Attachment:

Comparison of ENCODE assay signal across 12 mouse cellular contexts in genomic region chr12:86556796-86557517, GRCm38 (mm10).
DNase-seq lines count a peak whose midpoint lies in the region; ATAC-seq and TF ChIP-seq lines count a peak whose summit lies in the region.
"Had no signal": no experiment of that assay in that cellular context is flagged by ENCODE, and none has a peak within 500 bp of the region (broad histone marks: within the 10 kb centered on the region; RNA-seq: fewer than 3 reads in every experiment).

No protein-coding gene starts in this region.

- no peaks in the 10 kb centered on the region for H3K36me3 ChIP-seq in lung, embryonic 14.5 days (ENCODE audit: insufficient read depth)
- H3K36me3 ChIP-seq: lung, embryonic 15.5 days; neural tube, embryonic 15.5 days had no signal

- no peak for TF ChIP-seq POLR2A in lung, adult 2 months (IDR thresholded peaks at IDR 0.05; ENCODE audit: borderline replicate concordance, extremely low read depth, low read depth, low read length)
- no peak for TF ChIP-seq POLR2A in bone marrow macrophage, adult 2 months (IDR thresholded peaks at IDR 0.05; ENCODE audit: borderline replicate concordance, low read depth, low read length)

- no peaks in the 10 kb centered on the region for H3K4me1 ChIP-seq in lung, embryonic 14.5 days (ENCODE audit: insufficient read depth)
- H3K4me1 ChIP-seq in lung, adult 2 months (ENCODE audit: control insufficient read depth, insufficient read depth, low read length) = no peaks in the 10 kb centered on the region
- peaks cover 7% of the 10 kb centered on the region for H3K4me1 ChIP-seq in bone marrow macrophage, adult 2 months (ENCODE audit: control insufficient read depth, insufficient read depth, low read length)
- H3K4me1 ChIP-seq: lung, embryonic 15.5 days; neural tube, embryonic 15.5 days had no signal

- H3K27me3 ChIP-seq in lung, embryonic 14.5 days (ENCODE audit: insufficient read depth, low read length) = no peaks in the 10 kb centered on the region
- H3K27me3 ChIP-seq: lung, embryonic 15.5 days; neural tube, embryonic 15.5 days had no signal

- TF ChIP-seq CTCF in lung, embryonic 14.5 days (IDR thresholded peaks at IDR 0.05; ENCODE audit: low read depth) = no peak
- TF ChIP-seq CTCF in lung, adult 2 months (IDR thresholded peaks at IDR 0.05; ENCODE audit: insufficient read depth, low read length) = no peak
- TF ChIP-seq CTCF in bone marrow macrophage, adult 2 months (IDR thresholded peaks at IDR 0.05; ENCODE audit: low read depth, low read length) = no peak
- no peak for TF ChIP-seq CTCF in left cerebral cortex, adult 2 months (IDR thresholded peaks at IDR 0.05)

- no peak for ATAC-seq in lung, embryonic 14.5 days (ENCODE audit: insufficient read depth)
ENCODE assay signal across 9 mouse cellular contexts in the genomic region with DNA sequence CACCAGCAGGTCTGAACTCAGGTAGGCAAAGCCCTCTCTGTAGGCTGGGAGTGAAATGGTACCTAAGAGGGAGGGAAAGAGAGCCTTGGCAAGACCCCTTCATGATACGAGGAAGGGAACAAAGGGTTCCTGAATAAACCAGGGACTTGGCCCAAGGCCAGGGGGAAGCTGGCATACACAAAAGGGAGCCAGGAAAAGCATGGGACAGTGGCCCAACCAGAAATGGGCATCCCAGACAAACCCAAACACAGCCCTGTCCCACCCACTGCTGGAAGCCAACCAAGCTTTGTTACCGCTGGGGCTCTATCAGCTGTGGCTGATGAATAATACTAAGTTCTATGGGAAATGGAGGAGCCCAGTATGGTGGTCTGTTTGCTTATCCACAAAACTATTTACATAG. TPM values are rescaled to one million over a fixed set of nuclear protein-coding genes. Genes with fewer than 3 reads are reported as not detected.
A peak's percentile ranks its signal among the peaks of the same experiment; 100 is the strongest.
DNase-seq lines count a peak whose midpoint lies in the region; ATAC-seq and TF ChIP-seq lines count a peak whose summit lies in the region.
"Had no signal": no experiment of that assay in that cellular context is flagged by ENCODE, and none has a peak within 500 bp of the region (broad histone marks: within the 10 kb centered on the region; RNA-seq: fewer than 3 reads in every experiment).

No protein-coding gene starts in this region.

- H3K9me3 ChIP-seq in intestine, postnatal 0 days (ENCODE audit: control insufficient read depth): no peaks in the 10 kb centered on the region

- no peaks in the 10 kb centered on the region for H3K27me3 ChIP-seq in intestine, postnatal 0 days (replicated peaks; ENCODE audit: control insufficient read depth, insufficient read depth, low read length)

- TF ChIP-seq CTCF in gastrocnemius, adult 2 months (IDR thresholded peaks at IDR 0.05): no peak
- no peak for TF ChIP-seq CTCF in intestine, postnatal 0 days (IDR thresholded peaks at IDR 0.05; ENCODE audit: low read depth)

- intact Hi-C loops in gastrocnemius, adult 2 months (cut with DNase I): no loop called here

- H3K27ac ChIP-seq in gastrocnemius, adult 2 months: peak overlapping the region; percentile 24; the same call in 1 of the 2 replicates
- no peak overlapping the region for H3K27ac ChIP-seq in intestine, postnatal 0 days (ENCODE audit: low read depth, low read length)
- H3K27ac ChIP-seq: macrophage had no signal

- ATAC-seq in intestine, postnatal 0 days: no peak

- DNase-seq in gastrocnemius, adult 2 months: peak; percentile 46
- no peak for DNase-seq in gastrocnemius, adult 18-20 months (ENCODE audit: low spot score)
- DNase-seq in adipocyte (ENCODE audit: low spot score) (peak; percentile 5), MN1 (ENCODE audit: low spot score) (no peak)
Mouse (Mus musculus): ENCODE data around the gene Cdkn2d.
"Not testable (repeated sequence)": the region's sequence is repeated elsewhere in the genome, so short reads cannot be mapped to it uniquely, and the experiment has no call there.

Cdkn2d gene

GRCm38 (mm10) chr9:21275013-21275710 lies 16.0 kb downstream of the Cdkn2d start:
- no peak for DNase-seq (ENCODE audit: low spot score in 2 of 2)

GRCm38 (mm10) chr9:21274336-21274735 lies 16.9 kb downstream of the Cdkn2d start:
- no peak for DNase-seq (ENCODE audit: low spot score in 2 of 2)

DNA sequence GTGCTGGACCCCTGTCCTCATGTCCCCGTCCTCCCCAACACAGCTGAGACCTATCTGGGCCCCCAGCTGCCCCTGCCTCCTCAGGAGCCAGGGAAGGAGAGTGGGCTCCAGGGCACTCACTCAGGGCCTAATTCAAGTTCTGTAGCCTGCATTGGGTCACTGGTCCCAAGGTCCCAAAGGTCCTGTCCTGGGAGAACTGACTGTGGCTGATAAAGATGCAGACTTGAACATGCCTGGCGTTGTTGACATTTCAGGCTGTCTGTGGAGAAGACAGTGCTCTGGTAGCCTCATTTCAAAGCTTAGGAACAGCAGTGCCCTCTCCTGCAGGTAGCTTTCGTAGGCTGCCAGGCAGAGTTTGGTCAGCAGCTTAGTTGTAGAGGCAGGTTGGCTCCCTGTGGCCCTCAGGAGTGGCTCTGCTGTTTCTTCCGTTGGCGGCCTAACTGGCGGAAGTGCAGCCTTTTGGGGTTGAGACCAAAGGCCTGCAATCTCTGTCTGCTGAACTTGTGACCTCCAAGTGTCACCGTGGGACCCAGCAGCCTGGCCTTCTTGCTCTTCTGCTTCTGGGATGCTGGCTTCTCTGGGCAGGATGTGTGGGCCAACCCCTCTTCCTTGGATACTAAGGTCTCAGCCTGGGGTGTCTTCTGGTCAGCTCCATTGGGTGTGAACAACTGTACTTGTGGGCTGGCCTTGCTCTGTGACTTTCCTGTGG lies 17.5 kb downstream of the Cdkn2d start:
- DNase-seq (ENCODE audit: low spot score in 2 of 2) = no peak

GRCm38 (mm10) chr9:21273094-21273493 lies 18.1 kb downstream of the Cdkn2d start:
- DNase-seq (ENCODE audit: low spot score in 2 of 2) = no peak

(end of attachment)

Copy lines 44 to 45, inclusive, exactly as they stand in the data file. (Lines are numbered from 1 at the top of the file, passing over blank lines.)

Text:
DNA sequence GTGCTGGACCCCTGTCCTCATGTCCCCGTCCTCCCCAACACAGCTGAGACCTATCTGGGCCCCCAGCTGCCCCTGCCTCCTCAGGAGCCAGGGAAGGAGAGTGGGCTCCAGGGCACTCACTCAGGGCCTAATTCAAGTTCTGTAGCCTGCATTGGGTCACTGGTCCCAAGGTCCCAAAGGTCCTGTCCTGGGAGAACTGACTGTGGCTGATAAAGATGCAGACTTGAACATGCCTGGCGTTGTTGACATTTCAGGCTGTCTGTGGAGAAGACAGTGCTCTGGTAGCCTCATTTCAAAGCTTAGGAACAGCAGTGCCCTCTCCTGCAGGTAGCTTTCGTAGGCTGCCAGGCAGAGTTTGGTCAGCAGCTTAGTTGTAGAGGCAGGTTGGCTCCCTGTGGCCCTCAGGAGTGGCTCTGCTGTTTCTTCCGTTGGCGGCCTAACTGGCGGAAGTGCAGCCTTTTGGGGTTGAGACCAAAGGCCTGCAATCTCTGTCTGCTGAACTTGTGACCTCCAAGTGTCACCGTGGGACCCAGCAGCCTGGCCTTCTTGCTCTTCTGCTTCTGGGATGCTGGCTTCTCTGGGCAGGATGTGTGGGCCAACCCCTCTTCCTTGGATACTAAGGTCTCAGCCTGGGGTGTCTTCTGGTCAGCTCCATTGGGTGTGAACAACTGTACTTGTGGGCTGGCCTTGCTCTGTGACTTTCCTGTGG lies 17.5 kb downstream of the Cdkn2d start:
- DNase-seq (ENCODE audit: low spot score in 2 of 2) = no peak